10-07-2008 , 04:52 PM
Is this Tonk, the Tonk that John Scarne describes in Scarne On Cards?
10-08-2008 , 03:32 AM
Thanks Mack, 23 sounds like a pretty good number as there are only 4 ways to make aaaa2 but 16*15*14*12= a lot of ways to make fifty so the distribution is a little skewed. After just playing for a while I assumed it was a little less(somewhere around ~17-18) but I appreciate having more that just a "guesstimate." Good to know I can lower my tabling requirements with raggedy draws :-)
10-08-2008 , 11:02 AM
Quote:
Originally Posted by Al Mirpuri Profitably dropping in Tonk
Is this Tonk, the Tonk that John Scarne describes in Scarne On Cards?
Can't remember the reference by Mr. Scarne, but it is this Tonk: Pagat page.
10-11-2008 , 01:05 AM
I hacked up a quick calculator.

Without any dead cards, the distribution of hands looks like this:

Code:
 i    count cumulative
--  ------- ----------
 6        4 0.0000
 7       28 0.0000
 8       92 0.0000
 9      240 0.0001
10      484 0.0003
11      920 0.0007
12     1552 0.0013
13     2492 0.0022
14     3784 0.0037
15     5724 0.0059
16     8344 0.0091
17    11988 0.0137
18    16520 0.0201
19    22144 0.0286
20    28948 0.0397
21    36708 0.0539
22    45584 0.0714
23    55712 0.0928
24    67600 0.1188
25    79416 0.1494
26    92416 0.1850
27   103808 0.2249
28   115520 0.2693
29   125188 0.3175
30   134052 0.3691
31   140224 0.4231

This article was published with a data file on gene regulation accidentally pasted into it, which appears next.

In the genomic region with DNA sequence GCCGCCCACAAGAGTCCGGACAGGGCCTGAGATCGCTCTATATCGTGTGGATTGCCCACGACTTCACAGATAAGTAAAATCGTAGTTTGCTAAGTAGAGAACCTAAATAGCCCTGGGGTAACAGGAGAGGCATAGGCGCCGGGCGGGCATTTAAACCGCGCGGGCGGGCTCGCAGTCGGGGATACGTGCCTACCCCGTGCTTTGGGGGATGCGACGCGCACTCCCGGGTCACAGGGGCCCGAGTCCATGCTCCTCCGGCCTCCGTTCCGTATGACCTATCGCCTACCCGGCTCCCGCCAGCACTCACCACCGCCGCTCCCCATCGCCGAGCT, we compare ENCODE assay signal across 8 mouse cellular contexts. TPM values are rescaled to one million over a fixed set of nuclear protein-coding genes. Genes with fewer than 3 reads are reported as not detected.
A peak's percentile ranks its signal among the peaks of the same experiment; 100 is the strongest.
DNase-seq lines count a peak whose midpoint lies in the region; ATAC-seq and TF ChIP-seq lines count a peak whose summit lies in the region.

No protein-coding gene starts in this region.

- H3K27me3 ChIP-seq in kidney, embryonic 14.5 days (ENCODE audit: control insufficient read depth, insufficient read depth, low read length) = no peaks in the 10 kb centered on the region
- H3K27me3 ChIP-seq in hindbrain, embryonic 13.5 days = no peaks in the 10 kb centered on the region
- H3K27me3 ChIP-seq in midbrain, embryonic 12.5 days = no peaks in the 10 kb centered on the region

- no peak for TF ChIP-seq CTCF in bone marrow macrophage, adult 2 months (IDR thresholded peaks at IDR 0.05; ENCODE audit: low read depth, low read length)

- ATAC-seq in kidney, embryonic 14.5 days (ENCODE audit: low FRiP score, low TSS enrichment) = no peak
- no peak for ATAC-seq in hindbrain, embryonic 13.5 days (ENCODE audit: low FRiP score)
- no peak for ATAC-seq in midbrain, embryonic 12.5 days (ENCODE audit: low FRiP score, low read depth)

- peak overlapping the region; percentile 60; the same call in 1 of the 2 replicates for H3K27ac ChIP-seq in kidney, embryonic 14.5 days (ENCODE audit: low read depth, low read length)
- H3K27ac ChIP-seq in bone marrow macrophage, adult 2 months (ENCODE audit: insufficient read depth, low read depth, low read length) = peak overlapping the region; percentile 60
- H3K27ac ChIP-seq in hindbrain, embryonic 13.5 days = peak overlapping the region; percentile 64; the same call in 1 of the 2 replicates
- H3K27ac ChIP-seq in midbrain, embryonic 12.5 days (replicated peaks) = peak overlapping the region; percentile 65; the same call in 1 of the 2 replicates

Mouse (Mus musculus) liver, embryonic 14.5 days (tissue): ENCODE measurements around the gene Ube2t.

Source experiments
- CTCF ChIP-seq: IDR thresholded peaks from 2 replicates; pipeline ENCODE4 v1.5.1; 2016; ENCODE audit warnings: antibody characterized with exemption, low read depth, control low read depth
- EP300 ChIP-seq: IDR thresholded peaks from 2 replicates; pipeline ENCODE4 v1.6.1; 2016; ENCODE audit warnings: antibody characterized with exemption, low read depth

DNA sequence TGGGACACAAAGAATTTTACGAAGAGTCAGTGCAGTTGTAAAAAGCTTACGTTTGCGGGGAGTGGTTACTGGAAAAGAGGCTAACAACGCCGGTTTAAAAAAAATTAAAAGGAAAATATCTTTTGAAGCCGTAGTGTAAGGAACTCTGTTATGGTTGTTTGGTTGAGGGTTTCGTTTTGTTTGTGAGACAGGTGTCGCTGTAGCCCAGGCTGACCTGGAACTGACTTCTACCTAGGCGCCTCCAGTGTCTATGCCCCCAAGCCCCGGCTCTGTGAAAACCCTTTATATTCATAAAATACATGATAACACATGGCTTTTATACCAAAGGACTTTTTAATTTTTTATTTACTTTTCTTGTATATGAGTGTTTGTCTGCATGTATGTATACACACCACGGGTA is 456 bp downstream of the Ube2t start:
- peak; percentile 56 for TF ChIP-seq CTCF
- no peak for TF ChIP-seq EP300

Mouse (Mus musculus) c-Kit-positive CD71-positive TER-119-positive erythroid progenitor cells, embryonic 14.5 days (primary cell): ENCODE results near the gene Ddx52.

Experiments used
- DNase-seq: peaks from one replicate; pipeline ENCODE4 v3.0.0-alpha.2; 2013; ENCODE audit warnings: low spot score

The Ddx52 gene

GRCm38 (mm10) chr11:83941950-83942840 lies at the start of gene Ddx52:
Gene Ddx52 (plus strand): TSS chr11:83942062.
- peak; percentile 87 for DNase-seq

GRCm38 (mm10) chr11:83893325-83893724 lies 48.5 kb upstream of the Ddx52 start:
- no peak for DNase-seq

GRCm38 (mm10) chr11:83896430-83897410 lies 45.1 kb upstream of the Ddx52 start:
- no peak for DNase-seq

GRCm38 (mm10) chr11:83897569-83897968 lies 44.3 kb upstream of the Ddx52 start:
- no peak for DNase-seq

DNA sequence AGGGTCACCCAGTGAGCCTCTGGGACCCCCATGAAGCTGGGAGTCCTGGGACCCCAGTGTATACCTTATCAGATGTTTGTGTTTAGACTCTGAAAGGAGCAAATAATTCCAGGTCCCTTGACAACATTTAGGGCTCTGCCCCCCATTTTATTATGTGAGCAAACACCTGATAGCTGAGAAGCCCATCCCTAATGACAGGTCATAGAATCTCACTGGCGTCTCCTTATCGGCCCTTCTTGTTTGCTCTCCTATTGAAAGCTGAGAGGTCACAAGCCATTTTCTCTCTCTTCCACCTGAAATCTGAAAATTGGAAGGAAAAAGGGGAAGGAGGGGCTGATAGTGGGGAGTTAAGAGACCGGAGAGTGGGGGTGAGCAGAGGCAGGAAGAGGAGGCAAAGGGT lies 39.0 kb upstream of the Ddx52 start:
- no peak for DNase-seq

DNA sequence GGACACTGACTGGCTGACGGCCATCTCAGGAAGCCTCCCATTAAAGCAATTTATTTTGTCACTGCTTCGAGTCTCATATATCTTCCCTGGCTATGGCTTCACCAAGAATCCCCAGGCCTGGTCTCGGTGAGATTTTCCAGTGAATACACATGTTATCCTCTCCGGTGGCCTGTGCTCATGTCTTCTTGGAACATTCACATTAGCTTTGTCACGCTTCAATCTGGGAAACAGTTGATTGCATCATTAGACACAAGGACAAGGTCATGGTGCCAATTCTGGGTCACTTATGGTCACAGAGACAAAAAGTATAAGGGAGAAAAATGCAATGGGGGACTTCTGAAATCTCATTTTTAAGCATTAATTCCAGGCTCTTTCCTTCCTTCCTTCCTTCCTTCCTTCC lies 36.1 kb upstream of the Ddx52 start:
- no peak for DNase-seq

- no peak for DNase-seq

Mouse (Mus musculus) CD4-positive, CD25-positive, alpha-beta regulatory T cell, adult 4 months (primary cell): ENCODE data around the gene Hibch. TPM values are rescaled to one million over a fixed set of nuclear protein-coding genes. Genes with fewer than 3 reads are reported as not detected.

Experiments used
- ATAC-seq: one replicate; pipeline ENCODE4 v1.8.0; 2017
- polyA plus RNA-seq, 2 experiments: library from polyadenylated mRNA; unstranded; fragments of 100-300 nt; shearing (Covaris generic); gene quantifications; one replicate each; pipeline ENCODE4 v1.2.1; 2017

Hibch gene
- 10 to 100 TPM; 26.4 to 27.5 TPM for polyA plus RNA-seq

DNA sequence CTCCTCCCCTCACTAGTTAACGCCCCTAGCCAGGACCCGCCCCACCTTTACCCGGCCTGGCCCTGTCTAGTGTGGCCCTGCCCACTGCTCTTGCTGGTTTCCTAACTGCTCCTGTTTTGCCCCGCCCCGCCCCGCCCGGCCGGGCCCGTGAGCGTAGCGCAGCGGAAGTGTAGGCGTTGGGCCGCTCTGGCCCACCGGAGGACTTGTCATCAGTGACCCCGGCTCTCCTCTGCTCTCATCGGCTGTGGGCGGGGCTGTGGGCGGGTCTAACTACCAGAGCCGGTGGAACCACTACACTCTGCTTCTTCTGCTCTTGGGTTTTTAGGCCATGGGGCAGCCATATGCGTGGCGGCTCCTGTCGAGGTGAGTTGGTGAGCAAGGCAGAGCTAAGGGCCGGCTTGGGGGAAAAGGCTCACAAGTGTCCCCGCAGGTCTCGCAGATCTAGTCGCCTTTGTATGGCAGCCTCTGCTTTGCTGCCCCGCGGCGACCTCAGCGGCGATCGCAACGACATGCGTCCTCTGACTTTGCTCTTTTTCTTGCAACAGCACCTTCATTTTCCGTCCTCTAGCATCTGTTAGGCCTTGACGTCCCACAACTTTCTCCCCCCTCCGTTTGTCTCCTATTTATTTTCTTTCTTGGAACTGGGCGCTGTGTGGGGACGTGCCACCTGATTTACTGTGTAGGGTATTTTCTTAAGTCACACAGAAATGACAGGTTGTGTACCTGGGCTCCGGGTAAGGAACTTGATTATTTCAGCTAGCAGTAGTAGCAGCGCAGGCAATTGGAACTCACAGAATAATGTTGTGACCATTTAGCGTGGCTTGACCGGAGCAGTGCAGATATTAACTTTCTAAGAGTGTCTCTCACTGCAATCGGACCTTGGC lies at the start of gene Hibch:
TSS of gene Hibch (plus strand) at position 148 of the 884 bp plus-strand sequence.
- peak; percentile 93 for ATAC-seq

32   146936 0.4796
33   149268 0.5370
34   147784 0.5939
35   143676 0.6492
36   136344 0.7016
37   127484 0.7507
38   116832 0.7956
39   105176 0.8361
40    92548 0.8717
41    82176 0.9033
42    65532 0.9285
43    52556 0.9488
44    40436 0.9643
45    31216 0.9763
46    22496 0.9850
47    16720 0.9914
48    10640 0.9955
49     7280 0.9983
50     4368 1.0000
So, if this is correct, a hand worth 30 points will be beaten only 32% of the time (and tied an additional 5%, what happens then?) Unfortunately you win only 63% so this is a slight loser. 29 points should always be good.

I tried a bunch of 30 point hands and they look profitable assuming ties are EV=0, so perhaps dead cards are enough to swing 30 points to a win always.

If you hold AA8TT (30 points) then you lose 29.59% of the time, win 65.10% of the time, and tie the remaining 5.31%.

If you hold 5555K (30 points) then you lose 30.53%, win 64.58%, and tie 4.89% .

2288J: lose 30.11%, win 64.77%, tie 5.12%.

Last edited by MarkGritter; 10-11-2008 at 01:19 AM. Reason: Fixed incorrect result.
10-11-2008 , 04:11 PM
Nice work, as always, by Mr. Gritter.

I would like to point out to the casual reader that these lay-down values are for one opponent.

Another value that I believe is calculable:

Let's say you are playing heads-up. Your opponent is first to act. He draws, then discards a face card. What is your break-even laydown value?

Re: Skewing. The fact that no one has 'Big" tonked may slighltly skew the results, but many games play 'Little' tonks that allow immediate laydowns of 15, 14, or 13 points, which could skew the values in the opposite direction. After playing for +40 years, I can say I've never played two games w/ the same rules.
10-12-2008 , 11:15 PM
There is also a strategy element to this question because your alternative to dropping is to keep playing, which is not a zero-EV outcome. If you have a really bad playing hand you should be willing to take slightly the worse of the drop just to end the hand. The opposite applies if you have strong prospects for either laying down cards or discarding some tens.
10-11-2011 , 08:13 PM
Can anyone figure out the probability of having the best hand after 1 and 2 draws assuming the highest point value card is discarded in a heads up format?